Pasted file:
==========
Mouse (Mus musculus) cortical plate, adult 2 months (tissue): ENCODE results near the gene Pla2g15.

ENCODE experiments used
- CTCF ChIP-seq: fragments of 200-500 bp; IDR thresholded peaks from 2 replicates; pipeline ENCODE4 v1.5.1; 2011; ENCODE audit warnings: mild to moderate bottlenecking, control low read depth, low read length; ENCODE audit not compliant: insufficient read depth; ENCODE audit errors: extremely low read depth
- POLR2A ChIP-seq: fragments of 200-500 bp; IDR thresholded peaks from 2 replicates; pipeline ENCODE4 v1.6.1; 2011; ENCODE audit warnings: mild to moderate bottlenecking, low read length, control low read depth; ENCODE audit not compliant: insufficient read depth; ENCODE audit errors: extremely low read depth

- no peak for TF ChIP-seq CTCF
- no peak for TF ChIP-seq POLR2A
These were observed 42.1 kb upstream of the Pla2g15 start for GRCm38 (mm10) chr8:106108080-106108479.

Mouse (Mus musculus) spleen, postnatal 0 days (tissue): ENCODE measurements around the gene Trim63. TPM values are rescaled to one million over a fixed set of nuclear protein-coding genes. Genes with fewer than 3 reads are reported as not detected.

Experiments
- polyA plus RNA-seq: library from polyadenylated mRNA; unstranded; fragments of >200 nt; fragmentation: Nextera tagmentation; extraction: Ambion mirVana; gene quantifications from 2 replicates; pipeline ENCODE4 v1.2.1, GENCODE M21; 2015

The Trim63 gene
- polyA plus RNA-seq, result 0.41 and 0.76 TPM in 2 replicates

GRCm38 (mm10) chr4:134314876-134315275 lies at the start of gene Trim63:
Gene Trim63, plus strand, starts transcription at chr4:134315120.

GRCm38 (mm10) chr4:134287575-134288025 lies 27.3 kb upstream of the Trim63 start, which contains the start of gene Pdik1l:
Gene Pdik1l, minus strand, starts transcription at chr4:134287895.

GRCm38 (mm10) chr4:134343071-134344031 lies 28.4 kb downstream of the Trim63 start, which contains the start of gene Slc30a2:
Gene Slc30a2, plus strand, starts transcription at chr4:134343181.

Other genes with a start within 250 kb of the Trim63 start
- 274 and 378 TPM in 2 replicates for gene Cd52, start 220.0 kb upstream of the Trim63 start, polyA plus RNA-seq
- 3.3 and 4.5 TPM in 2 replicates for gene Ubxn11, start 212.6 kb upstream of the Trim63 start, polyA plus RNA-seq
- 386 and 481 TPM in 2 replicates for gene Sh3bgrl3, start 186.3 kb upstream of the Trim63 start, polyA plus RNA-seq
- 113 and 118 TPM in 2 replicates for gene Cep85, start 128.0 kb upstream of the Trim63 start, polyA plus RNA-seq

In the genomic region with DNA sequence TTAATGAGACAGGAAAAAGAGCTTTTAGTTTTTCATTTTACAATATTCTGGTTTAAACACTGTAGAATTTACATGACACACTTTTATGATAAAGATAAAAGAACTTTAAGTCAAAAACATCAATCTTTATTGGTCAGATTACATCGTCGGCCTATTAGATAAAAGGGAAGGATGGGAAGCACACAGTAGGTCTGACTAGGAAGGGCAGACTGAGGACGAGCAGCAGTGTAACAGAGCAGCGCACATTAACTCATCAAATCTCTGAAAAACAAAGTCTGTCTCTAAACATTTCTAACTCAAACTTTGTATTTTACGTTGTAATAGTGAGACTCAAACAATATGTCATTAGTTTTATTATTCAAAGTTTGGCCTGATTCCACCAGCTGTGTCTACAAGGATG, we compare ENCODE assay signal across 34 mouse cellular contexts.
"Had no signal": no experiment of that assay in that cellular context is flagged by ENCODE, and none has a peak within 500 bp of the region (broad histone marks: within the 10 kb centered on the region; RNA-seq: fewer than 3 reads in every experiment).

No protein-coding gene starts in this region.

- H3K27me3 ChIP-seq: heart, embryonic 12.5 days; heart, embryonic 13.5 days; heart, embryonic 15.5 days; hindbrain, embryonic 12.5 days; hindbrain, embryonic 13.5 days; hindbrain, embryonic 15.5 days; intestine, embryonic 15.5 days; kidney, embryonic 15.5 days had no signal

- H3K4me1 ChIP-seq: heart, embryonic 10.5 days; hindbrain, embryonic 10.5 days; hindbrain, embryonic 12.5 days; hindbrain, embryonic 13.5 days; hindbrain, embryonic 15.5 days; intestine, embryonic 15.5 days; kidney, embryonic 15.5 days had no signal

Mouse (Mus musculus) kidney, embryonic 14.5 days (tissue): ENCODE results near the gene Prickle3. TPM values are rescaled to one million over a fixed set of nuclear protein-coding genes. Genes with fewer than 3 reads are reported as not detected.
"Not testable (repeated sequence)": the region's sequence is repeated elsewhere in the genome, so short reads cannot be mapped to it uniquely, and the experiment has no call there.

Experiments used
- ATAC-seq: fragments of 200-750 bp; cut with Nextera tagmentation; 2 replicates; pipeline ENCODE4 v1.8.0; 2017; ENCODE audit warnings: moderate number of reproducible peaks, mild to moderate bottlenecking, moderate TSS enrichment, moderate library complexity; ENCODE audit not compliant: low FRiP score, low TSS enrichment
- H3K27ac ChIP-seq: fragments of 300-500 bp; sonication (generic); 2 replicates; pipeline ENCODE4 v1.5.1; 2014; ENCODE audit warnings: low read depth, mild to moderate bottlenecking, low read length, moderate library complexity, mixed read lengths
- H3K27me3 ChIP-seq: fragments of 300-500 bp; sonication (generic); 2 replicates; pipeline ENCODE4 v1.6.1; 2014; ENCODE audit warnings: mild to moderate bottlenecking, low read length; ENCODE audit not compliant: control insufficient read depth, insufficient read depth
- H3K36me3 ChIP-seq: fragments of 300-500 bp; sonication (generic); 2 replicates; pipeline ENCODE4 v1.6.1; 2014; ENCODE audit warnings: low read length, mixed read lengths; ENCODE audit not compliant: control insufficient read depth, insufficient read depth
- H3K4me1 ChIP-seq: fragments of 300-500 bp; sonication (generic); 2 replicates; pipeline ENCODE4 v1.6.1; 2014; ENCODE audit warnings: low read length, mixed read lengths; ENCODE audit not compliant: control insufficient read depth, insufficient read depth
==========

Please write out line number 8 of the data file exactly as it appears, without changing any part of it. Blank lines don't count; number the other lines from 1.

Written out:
Mouse (Mus musculus) spleen, postnatal 0 days (tissue): ENCODE measurements around the gene Trim63. TPM values are rescaled to one million over a fixed set of nuclear protein-coding genes. Genes with fewer than 3 reads are reported as not detected.